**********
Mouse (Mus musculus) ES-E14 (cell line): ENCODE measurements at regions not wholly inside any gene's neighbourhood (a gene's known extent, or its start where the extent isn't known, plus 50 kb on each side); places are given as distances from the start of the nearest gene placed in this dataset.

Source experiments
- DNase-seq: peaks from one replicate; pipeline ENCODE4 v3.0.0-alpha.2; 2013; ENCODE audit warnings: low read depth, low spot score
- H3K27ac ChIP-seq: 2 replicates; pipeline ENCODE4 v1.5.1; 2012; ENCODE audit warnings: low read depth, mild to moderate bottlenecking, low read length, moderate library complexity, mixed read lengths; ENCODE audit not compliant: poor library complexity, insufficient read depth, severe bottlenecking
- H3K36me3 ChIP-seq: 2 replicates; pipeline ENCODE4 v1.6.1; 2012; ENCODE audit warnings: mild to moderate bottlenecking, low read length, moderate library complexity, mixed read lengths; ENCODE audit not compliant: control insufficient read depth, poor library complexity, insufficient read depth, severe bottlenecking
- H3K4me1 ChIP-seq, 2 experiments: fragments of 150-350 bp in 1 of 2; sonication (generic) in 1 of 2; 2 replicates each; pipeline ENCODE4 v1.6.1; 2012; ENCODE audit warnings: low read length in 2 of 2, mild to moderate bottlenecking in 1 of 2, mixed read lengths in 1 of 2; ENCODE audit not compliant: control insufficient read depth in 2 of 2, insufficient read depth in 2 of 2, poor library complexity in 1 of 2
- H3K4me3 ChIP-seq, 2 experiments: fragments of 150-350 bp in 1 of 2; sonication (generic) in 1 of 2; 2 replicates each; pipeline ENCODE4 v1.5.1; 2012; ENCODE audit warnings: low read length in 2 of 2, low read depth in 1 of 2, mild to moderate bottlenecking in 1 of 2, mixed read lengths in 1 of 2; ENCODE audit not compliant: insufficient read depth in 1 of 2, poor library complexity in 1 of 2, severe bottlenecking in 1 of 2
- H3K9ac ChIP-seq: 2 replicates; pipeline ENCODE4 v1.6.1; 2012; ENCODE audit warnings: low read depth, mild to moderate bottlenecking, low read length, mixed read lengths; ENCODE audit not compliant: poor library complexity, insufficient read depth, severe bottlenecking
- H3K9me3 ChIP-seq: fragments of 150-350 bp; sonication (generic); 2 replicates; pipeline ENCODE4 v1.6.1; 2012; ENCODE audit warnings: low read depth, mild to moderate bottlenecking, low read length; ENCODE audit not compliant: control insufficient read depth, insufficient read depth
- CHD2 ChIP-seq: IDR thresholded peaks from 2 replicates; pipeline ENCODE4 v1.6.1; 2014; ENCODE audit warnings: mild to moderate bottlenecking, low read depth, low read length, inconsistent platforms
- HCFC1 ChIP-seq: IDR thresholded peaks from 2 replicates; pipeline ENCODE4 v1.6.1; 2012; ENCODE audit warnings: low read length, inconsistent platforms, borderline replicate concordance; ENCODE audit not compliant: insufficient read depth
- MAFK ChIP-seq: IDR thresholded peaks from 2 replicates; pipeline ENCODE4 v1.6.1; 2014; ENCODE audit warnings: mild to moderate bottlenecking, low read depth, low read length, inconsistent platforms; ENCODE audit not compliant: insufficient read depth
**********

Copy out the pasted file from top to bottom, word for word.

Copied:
Mouse (Mus musculus) ES-E14 (cell line): ENCODE measurements at regions not wholly inside any gene's neighbourhood (a gene's known extent, or its start where the extent isn't known, plus 50 kb on each side); places are given as distances from the start of the nearest gene placed in this dataset.

Source experiments
- DNase-seq: peaks from one replicate; pipeline ENCODE4 v3.0.0-alpha.2; 2013; ENCODE audit warnings: low read depth, low spot score
- H3K27ac ChIP-seq: 2 replicates; pipeline ENCODE4 v1.5.1; 2012; ENCODE audit warnings: low read depth, mild to moderate bottlenecking, low read length, moderate library complexity, mixed read lengths; ENCODE audit not compliant: poor library complexity, insufficient read depth, severe bottlenecking
- H3K36me3 ChIP-seq: 2 replicates; pipeline ENCODE4 v1.6.1; 2012; ENCODE audit warnings: mild to moderate bottlenecking, low read length, moderate library complexity, mixed read lengths; ENCODE audit not compliant: control insufficient read depth, poor library complexity, insufficient read depth, severe bottlenecking
- H3K4me1 ChIP-seq, 2 experiments: fragments of 150-350 bp in 1 of 2; sonication (generic) in 1 of 2; 2 replicates each; pipeline ENCODE4 v1.6.1; 2012; ENCODE audit warnings: low read length in 2 of 2, mild to moderate bottlenecking in 1 of 2, mixed read lengths in 1 of 2; ENCODE audit not compliant: control insufficient read depth in 2 of 2, insufficient read depth in 2 of 2, poor library complexity in 1 of 2
- H3K4me3 ChIP-seq, 2 experiments: fragments of 150-350 bp in 1 of 2; sonication (generic) in 1 of 2; 2 replicates each; pipeline ENCODE4 v1.5.1; 2012; ENCODE audit warnings: low read length in 2 of 2, low read depth in 1 of 2, mild to moderate bottlenecking in 1 of 2, mixed read lengths in 1 of 2; ENCODE audit not compliant: insufficient read depth in 1 of 2, poor library complexity in 1 of 2, severe bottlenecking in 1 of 2
- H3K9ac ChIP-seq: 2 replicates; pipeline ENCODE4 v1.6.1; 2012; ENCODE audit warnings: low read depth, mild to moderate bottlenecking, low read length, mixed read lengths; ENCODE audit not compliant: poor library complexity, insufficient read depth, severe bottlenecking
- H3K9me3 ChIP-seq: fragments of 150-350 bp; sonication (generic); 2 replicates; pipeline ENCODE4 v1.6.1; 2012; ENCODE audit warnings: low read depth, mild to moderate bottlenecking, low read length; ENCODE audit not compliant: control insufficient read depth, insufficient read depth
- CHD2 ChIP-seq: IDR thresholded peaks from 2 replicates; pipeline ENCODE4 v1.6.1; 2014; ENCODE audit warnings: mild to moderate bottlenecking, low read depth, low read length, inconsistent platforms
- HCFC1 ChIP-seq: IDR thresholded peaks from 2 replicates; pipeline ENCODE4 v1.6.1; 2012; ENCODE audit warnings: low read length, inconsistent platforms, borderline replicate concordance; ENCODE audit not compliant: insufficient read depth
- MAFK ChIP-seq: IDR thresholded peaks from 2 replicates; pipeline ENCODE4 v1.6.1; 2014; ENCODE audit warnings: mild to moderate bottlenecking, low read depth, low read length, inconsistent platforms; ENCODE audit not compliant: insufficient read depth